INJECTION OF HOT WATER via injection wells heats the soil and ground water and enhances contaminant release. Hot water injection also displaces fluids (including LNAPL and DNAPL free product) and decreases contaminant viscosity in the subsurface to accelerate remediation through enhanced recovery.

INJECTION OF STEAM heats the soil and groundwater and enhances the release of contaminants from the soil matrix by decreasing viscosity and accelerating volatilization. Steam injection may also destroy some contaminants. As steam is injected through a series of wells within and around a source area, the steam zone grows radially around each injection well. The steam front drives the contamination to a system of ground-water pumping wells in the saturated zone and soil vapor extraction wells in the vadose zone.

RADIO FREQUENCY HEATING is an in situ process that uses electromagnetic energy to heat soil and enhance soil vapor extraction. The technique heats a discrete volume of soil using rows of vertical electrodes embedded in soil or other media. Heated soil volumes are bounded by two rows of ground electrodes with energy applied to a third row midway between the ground rows. The three rows act as a buried triplate capacitor. When energy is applied to the electrode array, heating begins at the top center and proceeds vertically downward and laterally outward through the soil volume. The technique can heat soils to over 300ºC.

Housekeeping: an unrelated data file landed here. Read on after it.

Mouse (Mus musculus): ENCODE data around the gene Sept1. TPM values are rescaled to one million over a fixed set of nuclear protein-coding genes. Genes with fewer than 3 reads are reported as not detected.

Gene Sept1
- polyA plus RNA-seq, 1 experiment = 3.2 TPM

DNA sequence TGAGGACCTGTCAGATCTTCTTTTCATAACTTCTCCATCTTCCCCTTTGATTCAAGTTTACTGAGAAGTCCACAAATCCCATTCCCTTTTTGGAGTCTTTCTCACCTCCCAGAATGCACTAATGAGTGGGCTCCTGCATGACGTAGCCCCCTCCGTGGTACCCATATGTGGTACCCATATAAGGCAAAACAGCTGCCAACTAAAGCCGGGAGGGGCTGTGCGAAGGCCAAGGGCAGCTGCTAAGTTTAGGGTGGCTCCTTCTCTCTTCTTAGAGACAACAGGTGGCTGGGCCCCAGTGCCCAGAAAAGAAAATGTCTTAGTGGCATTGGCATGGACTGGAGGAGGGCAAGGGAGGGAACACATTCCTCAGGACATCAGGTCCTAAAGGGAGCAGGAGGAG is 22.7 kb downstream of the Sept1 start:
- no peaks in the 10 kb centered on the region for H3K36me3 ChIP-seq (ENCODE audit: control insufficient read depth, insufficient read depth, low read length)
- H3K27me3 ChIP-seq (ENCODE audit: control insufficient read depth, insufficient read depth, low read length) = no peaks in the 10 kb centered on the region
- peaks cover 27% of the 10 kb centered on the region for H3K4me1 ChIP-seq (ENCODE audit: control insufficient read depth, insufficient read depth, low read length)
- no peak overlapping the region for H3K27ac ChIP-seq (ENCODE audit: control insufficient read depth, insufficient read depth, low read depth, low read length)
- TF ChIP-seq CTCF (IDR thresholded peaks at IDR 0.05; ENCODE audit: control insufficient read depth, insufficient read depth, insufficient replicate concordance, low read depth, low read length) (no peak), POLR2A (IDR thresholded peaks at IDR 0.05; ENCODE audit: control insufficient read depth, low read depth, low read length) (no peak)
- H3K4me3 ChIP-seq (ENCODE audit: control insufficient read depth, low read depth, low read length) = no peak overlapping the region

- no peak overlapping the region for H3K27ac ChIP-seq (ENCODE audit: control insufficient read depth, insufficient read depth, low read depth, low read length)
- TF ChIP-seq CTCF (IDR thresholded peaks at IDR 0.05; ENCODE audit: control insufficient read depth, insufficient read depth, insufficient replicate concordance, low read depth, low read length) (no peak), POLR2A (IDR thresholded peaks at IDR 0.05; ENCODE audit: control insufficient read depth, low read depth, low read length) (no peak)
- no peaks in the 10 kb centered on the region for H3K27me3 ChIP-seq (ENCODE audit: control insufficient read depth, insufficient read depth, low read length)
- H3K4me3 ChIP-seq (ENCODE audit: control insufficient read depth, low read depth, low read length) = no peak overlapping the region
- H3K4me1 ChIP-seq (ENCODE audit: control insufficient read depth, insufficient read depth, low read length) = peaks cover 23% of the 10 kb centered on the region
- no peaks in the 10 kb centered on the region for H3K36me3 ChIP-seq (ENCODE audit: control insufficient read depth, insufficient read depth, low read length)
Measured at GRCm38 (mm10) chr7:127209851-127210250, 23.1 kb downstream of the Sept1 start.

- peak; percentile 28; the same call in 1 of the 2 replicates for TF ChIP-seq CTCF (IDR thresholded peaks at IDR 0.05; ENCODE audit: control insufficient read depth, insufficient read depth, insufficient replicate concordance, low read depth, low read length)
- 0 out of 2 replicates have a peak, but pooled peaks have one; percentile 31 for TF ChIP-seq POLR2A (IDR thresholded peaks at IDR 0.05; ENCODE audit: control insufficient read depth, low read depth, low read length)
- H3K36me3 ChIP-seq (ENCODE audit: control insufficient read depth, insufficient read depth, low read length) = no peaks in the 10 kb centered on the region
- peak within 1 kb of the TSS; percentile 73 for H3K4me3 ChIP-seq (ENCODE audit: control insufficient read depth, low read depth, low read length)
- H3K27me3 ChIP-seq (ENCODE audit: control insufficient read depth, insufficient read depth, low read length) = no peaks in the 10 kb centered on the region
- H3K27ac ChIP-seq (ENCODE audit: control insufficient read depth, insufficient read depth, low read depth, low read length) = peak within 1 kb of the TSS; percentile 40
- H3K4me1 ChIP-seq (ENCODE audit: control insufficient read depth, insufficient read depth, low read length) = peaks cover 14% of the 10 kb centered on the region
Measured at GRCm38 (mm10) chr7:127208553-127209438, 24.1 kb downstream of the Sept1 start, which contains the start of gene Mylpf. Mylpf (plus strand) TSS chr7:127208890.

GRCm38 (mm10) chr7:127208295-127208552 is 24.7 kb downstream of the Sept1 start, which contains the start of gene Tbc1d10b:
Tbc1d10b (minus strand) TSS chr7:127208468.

THERMAL CONDUCTION (also referred to as electrical conductive heating or in situ thermal desorption) supplies heat to the soil through steel wells or with a blanket that covers the ground surface. As the polluted area is heated, the contaminants are destroyed or evaporated. Steel wells are used when the polluted soil is deep. The blanket is used where the polluted soil is shallow. Typically, a carrier gas or vacuum system transports the volatilized water and organics to a treatment system.

VITRIFICATION uses an electric current to melt contaminated soil at elevated temperatures (1,600 to 2,000ºC or 2,900 to 3,650ºF). Upon cooling, the vitrification product is a chemically stable, leach-resistant, glass and crystalline material similar to obsidian or basalt rock. The high temperature component of the process destroys or removes organic materials. Radionuclides and heavy metals are retained within the vitrified product. Vitrification can be conducted in situ or ex situ.

Source: US-EPA, Clu-In: http://www.clu-in.org/techfocus/default.focus/sec/Thermal_Treatment%3A_In_Situ/cat/Overview/

quasi reactor for in situ soil treatment